5 Holiday Food Photography Tips for Capturing Your Festive Cooking Creations
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5 Holiday Food Photography Tips for Capturing Your Festive Cooking Creations

Dec 26, 2016
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If there’s any food that really lends itself to being photographed, it’s holiday food. Christmas cookies and gingerbread houses, turkeys and cranberry sauce, pumpkin pies and warm apple cider – they’re all so pretty that they almost guarantee good pictures.

But good pictures can always get better. To make your holiday food photos really shine, follow these tips.

Pay attention to lighting.

Pro food photographers know that the difference between a delicious photo and a starkly unappetizing one often comes down just to lighting.

Natural light is almost always best, but unless you’re a pro who’s able to get all your dishes out of the oven at the exact same time, it’s not realistic to expect to use natural light for everything.

Luckily, food shots can look almost as good with artificial light – as long as it’s bright. Kitchen lights are, unfortunately, just about the worst lights available for food photography, but a bright reading lamp or table lamp that you can bring into your kitchen will do the trick.

If you’re really serious about food photography, it’s worth it to invest in a special photographic light.

Take photos as soon as it’s ready.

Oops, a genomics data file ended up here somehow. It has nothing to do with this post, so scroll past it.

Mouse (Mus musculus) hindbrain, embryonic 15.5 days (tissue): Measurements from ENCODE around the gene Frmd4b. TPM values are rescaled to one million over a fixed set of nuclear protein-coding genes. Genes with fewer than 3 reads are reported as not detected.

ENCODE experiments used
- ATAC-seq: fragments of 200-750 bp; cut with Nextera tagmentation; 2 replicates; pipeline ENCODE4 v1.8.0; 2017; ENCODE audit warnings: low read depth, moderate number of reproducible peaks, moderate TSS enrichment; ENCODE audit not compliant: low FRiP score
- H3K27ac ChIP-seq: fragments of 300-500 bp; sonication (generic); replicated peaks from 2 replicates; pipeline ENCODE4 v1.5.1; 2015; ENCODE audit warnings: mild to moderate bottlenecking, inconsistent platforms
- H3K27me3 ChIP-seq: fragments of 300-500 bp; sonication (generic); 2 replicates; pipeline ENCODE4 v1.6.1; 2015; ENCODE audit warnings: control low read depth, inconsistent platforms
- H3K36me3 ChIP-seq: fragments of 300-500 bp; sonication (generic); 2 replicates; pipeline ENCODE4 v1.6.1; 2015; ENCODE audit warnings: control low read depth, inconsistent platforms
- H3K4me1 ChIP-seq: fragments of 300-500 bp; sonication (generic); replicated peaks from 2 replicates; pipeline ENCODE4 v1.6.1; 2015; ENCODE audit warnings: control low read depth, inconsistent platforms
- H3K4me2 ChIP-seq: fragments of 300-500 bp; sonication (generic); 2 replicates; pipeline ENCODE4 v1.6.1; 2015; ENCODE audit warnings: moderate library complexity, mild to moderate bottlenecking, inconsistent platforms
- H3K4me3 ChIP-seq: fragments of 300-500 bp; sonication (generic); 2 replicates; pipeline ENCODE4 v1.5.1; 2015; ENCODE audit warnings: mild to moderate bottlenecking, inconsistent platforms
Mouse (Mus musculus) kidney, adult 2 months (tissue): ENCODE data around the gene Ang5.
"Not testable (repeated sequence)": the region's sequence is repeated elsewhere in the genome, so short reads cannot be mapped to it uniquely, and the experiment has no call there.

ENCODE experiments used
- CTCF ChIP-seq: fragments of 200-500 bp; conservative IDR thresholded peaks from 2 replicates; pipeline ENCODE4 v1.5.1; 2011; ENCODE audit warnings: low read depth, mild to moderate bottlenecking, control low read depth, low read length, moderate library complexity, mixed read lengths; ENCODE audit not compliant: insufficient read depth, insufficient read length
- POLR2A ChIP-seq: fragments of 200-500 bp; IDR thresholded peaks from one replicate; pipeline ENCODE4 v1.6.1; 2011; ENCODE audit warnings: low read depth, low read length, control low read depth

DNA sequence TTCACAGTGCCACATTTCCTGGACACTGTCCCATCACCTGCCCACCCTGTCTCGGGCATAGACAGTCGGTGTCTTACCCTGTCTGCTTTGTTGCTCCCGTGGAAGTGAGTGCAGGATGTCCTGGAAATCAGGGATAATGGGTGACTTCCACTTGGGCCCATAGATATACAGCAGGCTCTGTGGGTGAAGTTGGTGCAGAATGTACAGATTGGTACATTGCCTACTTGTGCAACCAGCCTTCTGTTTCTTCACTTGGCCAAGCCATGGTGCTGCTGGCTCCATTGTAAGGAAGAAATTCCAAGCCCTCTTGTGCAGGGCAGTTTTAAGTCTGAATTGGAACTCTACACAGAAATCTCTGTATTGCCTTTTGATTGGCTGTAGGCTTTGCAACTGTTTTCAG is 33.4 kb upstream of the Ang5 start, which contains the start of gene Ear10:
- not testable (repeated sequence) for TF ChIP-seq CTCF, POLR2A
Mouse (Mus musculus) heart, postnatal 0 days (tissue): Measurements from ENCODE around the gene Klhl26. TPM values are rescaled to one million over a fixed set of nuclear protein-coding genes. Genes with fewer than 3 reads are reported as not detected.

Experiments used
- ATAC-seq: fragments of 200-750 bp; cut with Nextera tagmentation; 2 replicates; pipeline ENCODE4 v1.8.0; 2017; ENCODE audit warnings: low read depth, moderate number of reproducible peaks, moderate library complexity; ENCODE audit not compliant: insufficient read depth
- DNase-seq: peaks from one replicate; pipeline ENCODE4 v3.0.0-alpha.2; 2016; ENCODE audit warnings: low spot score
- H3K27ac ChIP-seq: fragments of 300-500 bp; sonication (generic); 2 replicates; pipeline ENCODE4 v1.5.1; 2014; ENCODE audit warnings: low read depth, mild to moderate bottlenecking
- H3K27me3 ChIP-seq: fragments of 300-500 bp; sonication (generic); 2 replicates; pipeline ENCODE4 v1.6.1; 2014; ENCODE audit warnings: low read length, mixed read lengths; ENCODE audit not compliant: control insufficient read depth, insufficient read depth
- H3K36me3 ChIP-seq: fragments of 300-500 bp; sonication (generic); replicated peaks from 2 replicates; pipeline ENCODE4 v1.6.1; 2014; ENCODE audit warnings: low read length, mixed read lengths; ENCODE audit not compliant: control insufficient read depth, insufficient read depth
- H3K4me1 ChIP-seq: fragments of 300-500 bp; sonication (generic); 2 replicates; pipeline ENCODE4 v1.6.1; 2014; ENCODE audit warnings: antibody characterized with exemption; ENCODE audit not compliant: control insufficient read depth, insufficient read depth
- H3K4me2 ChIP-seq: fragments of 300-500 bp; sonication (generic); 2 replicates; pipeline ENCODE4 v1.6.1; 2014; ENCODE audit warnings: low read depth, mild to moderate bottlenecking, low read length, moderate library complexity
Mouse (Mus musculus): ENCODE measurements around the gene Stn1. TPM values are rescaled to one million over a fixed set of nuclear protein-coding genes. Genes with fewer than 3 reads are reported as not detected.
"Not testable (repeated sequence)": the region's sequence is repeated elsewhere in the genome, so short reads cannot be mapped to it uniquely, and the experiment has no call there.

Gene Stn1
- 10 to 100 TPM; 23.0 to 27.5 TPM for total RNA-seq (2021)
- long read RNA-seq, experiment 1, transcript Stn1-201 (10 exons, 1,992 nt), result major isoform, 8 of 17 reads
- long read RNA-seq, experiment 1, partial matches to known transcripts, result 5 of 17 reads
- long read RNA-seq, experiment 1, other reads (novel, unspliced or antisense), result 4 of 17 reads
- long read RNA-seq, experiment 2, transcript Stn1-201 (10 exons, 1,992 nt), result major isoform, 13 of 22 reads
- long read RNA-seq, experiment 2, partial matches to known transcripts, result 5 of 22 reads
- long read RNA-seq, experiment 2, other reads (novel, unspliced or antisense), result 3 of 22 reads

Food, especially savory food like meats, casseroles, and other cooked foods, look the best when they’re just out of the oven. This is true for a couple of reasons: first, because hot foods look the best when they’re still hot, and second, because you can bet that the food you serve won’t stay untouched for long after it’s hit the table (unless, of course, you’re making it solely for photographic purposes).

In order to make sure you get the shot you want at the right moment, try to set up your scene before the food is ready. If you’re using a tablecloth, make sure it’s laid and ready to go.

If you’re using any festive props, like sprigs of holly or a centerpiece, put it all in place. This will make the few seconds you spend getting the perfect shot much less stressful.

Take the photo as if you’re taking a portrait.

Holiday food, in particular, evokes certain feelings in all of us. It makes us think of celebration, family, warmth, joy, indulgence – the list goes on.

When you take your food photos, try to think of the image as a portrait. Food can’t pose, of course, but you can certainly bring out its emotional qualities through your choice of background, props, camera angle, and more.

Christmas cookies, for example, remind many of us of the magic of our childhood Christmas seasons. Get that feeling in your picture by including your Christmas tree in the background, or placing the cookies on a bright holiday plate next to a vibrant centerpiece.

Spend time on your plating.

That stray crumb may not catch your notice when you’re just looking at your food, but it’ll stand out like a sore thumb in your photograph.

Borrow a tip from the pros and use Q-tips to pick up crumbs and stray food particles, and make sure to wipe up any splatters – even ones that you don’t think will show up – with paper towels.

Use low angles as well as more conventional ones.

Much food photography is taken from straight overhead, and for good reason. This angle creates great pictures – but it’s far from the only one you should be using.

Try placing your camera directly on the table and shooting a “fork’s eye view,” as it’s called. Other options are shooting from above with the food at a tilt, shooting your food straight on and centered in the frame, or zoomed way in. All will give you interesting images that go beyond the typical ones you often see.

And don’t forget to show off your food photography by adding it to your holiday playlist on your Nixplay WiFi Cloud Digital Frame! For more ideas on creating great holiday photos, read our post “4 Tips for Making Your Holiday Photos Even Better.”